Twenty years ago today on 30th April 1993 CERN published a brief statement that made World Wide Web technology available on a royalty free basis and changed the world forever. Here’s the innocuous piece of paper that shows this and that truly allowed Tim Berners-Lee, at the fantastic London 2012 Olympics opening ceremony to claim “this is for everyone”. Over the past twenty years the web has become imbedded in all of our lives in ways which most of us could never have dreamed of and has probably given many of us in the software industry quite a secure (and for some, lucrative) living during that time.How fitting then that yesterday, almost 20 years to the day since CERN’s historic announcement, IBM announced a new appliance called IBM MessageSight designed to help organizations manage and communicate with the billions of mobile devices and sensors found in systems such as automobiles, traffic management systems, smart buildings and household appliances, the so called Internet of Things.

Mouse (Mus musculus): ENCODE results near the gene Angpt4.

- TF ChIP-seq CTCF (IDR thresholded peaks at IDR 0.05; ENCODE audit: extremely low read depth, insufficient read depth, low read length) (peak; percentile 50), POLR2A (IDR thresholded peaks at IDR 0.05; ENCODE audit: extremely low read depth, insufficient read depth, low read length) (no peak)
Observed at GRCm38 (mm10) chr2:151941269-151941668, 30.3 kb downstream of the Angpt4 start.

I’ve no idea what this announcement means in terms of capabilities, other than what is available in the press release, however it is comforting to note that foundational to IBM MessageSight is its support of MQTT, which was recently proposed to become an OASIS standard, providing a lightweight messaging transport for communication in machine to machine (M2M) and mobile environments. Today more than ever enterprises and governments are demanding compliance with open standards rather than proprietary ones so it is good to see that platforms such as MessageSight will be adhering to such standards.